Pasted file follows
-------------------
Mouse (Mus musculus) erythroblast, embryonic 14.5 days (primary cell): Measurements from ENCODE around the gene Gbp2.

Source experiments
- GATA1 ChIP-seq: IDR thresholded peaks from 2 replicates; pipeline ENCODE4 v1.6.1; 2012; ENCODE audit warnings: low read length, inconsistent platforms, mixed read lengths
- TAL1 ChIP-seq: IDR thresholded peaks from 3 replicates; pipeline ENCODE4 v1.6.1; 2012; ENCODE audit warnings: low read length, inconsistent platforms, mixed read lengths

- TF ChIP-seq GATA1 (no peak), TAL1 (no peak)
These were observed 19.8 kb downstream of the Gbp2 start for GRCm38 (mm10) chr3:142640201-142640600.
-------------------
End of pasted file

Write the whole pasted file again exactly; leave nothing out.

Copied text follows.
Mouse (Mus musculus) erythroblast, embryonic 14.5 days (primary cell): Measurements from ENCODE around the gene Gbp2.

Source experiments
- GATA1 ChIP-seq: IDR thresholded peaks from 2 replicates; pipeline ENCODE4 v1.6.1; 2012; ENCODE audit warnings: low read length, inconsistent platforms, mixed read lengths
- TAL1 ChIP-seq: IDR thresholded peaks from 3 replicates; pipeline ENCODE4 v1.6.1; 2012; ENCODE audit warnings: low read length, inconsistent platforms, mixed read lengths

- TF ChIP-seq GATA1 (no peak), TAL1 (no peak)
These were observed 19.8 kb downstream of the Gbp2 start for GRCm38 (mm10) chr3:142640201-142640600.